Bring literature to the public
by Philip Pullman
In general, the BBC should continue to remind people of the enormous range of programmes that it puts out, and the sheer value of the 40p a day that the licence fee represents. That is the truly astonishing accomplishment of the corporation. Attacks on it should be shown up vigorously and at once for what they are: either commercial envy or naked ideology.
But there are particular things it must do too. For instance, it must plug a hole that it’s allowed to appear. There should be a regular, by which I mean weekly, programme about books, and it should be on BBC2. Melvyn Bragg’s ‘Read All About It’ was excellent in its day, but the world of books and reading has changed and is still changing rapidly, and a new programme should look at some aspects of the book world beyond the latest bestsellers or critically acclaimed literary fiction. What is the effect of Amazon on bookselling and publishing? Should we bring back a form of Net Book Agreement? What new publishers are coming up, and what sort of books are they producing? What is the truth about vanishing libraries? How do authors earn a living? A small (5 minute) spot in a 45-minute programme could look at a different background issue every week.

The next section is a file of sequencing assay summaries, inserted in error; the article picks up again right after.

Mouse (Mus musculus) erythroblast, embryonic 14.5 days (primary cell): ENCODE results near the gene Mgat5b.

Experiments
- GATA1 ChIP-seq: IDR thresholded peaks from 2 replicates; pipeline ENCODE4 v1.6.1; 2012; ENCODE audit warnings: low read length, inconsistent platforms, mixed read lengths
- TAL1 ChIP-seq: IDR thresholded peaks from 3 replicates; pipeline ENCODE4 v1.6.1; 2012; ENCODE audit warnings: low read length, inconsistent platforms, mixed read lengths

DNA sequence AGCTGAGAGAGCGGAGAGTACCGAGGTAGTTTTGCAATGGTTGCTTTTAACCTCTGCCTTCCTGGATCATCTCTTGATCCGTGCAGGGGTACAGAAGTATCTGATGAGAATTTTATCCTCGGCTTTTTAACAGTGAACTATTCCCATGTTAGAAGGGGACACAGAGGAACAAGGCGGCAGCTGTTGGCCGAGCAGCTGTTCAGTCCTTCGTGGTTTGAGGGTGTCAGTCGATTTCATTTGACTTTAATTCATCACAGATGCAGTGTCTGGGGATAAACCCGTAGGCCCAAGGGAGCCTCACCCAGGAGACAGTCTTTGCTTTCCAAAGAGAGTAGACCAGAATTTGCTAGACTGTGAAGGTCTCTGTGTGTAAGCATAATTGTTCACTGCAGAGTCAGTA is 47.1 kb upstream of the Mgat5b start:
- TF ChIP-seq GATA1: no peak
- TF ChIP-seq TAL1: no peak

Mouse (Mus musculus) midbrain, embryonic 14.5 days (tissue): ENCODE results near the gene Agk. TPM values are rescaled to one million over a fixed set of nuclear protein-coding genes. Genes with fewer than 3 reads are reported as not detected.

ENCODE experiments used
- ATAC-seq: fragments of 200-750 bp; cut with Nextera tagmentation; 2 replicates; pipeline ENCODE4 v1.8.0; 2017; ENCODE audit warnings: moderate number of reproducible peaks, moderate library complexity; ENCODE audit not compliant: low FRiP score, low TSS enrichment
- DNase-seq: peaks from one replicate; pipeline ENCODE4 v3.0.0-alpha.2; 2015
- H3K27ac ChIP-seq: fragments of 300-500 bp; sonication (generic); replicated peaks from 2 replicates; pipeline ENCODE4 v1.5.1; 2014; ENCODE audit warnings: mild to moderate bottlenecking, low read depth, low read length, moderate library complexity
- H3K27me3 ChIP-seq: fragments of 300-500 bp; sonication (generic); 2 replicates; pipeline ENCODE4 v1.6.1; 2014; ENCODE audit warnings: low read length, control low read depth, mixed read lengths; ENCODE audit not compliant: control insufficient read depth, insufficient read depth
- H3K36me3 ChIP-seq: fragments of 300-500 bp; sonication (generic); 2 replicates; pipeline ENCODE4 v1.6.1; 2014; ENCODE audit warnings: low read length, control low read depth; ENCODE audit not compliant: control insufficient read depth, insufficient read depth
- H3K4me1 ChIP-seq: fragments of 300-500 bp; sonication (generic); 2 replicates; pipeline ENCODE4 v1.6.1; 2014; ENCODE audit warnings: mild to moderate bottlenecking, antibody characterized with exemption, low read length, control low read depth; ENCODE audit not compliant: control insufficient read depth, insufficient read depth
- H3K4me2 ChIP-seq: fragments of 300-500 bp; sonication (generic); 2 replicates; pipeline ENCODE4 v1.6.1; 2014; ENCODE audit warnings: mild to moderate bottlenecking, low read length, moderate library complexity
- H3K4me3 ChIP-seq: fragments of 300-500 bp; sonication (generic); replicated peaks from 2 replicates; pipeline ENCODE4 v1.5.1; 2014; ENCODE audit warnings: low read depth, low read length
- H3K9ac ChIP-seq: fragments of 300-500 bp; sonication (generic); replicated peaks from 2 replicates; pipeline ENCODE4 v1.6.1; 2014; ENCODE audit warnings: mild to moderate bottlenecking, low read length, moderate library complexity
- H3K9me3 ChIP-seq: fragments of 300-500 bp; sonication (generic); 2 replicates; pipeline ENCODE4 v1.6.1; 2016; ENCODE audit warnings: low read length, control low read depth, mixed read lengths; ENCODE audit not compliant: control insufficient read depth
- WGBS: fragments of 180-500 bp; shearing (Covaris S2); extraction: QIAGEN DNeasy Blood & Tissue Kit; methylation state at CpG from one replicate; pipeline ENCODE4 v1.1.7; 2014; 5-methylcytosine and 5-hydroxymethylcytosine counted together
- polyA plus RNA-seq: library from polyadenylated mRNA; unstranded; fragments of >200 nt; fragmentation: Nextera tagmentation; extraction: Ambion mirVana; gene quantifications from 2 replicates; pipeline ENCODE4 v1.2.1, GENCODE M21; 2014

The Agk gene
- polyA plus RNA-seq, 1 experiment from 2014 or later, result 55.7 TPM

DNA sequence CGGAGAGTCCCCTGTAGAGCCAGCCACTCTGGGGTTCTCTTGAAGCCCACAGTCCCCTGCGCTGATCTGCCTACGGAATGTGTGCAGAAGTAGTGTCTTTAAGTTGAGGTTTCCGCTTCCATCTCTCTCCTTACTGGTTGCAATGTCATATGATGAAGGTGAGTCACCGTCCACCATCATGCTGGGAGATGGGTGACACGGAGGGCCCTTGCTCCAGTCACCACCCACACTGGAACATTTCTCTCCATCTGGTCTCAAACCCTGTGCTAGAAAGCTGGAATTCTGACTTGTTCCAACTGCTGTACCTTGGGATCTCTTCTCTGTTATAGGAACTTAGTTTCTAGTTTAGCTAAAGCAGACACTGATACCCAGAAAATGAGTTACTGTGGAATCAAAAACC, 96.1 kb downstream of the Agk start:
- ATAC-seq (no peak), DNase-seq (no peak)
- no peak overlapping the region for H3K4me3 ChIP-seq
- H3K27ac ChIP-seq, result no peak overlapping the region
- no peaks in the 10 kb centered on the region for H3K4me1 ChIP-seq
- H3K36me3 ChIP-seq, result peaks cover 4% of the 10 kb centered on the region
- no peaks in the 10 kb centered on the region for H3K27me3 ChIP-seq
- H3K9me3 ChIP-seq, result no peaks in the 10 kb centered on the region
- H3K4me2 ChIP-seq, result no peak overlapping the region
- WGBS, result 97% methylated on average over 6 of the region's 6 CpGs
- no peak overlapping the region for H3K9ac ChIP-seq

But mainly it would look at books: new books, classic books, children’s books, bestsellers, prize winners, graphic novels, the whole gamut. Lively critical attention is what we want. Reading is one of the most popular occupations in the country, literature is this nation’s greatest cultural achievement, and the best broadcasting organisation in the world has no TV programme dedicated to books. It’s time it did.
Philip Pullman(@PhilipPullman) is a novelist and advocate of the literary imagination
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